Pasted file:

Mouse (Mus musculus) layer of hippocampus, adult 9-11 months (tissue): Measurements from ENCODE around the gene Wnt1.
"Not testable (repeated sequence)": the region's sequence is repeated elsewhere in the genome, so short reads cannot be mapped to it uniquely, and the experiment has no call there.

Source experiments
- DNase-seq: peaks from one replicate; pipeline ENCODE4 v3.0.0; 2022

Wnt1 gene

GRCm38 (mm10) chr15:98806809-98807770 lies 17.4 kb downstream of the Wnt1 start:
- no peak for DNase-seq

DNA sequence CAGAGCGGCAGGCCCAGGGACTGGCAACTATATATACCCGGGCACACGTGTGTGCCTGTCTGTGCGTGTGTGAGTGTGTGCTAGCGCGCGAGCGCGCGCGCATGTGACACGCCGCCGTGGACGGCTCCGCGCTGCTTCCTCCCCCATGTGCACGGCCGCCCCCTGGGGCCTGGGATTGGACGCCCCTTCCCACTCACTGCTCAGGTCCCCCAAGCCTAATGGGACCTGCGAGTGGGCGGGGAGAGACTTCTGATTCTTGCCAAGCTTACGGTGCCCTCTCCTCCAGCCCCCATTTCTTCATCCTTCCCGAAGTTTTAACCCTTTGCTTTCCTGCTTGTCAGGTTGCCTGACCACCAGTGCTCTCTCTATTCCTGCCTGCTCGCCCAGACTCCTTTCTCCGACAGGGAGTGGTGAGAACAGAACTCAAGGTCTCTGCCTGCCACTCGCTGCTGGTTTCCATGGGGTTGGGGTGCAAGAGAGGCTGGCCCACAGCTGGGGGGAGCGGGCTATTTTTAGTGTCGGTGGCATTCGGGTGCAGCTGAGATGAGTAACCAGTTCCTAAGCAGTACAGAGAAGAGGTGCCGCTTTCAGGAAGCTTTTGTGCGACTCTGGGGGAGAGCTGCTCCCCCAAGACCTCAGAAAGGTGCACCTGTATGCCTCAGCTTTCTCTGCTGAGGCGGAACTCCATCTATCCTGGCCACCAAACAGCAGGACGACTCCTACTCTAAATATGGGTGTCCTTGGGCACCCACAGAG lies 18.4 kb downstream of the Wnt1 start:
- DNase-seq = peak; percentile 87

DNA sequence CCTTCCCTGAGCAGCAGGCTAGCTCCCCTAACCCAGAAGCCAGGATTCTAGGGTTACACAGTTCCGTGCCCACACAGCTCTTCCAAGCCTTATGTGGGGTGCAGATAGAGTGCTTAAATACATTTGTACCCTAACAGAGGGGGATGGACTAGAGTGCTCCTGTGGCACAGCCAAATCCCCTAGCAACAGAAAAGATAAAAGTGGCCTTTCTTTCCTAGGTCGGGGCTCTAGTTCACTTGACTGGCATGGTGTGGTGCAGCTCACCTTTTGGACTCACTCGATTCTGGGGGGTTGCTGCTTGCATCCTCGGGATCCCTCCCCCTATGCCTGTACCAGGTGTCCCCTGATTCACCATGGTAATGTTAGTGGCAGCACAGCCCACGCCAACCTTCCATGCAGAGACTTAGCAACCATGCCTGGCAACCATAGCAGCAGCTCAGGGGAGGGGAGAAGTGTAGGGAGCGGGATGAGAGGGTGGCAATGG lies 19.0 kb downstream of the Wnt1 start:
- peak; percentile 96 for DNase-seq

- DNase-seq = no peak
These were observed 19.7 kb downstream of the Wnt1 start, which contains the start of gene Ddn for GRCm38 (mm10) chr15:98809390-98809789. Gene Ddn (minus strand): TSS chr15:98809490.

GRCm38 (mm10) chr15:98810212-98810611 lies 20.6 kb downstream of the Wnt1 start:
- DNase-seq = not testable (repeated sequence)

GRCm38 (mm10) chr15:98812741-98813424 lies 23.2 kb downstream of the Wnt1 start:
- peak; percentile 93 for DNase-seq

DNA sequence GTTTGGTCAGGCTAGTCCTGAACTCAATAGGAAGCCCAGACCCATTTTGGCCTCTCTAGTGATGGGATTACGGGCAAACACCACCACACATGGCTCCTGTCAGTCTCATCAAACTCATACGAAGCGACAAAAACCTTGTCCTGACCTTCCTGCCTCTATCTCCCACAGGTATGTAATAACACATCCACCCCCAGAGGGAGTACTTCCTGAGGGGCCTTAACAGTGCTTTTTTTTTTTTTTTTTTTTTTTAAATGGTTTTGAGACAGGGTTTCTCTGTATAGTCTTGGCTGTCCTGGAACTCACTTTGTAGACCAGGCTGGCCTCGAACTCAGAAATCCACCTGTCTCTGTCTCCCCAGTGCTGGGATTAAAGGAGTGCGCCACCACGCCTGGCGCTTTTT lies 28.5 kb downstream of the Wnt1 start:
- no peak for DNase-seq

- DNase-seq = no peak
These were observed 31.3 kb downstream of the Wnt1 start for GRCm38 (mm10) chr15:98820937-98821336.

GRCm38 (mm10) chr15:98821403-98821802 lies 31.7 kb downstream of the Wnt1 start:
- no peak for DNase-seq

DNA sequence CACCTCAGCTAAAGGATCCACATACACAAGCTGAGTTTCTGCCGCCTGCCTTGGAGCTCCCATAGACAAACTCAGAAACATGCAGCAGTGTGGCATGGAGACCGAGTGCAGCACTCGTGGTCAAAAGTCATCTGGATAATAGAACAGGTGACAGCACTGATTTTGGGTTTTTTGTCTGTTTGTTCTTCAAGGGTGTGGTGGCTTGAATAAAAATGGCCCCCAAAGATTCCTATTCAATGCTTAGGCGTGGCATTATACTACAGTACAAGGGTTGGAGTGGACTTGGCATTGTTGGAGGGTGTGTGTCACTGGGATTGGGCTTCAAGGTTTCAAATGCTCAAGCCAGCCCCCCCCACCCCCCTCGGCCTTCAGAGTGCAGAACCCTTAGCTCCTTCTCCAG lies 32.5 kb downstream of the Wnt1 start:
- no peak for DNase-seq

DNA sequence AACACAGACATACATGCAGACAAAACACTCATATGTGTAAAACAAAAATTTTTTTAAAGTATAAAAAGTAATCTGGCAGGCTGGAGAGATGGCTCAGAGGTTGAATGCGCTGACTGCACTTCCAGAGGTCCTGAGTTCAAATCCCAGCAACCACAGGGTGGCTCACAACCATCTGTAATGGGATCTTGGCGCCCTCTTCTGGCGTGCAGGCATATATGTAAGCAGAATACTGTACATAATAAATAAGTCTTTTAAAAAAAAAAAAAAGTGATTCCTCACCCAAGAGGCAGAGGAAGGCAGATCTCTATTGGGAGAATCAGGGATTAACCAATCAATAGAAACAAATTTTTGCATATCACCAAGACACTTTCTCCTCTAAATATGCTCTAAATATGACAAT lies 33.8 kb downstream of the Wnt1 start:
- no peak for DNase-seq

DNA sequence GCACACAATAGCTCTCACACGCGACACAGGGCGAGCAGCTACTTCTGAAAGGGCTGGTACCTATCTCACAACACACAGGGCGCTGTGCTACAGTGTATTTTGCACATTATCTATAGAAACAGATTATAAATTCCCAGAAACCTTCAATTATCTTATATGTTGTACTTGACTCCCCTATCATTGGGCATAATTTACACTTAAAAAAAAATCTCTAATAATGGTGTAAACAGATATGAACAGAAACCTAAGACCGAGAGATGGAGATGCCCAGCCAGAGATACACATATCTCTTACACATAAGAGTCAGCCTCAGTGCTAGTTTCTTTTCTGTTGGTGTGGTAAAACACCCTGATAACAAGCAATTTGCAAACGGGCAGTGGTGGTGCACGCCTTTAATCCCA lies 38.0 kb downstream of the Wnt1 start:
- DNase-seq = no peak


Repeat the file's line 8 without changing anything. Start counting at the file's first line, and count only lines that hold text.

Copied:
DNA sequence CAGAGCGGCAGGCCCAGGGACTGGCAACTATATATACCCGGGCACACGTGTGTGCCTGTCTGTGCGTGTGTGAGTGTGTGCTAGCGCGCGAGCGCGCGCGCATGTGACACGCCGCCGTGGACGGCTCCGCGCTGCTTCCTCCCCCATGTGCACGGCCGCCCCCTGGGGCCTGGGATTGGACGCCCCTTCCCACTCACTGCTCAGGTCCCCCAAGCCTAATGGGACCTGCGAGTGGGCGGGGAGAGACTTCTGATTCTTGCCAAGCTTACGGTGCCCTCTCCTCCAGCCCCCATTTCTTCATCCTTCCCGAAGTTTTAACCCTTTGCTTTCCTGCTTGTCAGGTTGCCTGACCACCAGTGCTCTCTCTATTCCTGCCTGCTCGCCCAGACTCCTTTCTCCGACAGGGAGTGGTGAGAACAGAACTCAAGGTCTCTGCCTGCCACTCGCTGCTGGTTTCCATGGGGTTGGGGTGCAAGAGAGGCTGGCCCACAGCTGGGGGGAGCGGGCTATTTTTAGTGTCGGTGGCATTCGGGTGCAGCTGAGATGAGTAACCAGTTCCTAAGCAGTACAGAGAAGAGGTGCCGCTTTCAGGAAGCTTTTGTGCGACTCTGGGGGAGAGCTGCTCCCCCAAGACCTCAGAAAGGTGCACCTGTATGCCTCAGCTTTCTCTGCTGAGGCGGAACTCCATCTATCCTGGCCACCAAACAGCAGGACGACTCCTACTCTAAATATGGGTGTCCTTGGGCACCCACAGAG lies 18.4 kb downstream of the Wnt1 start: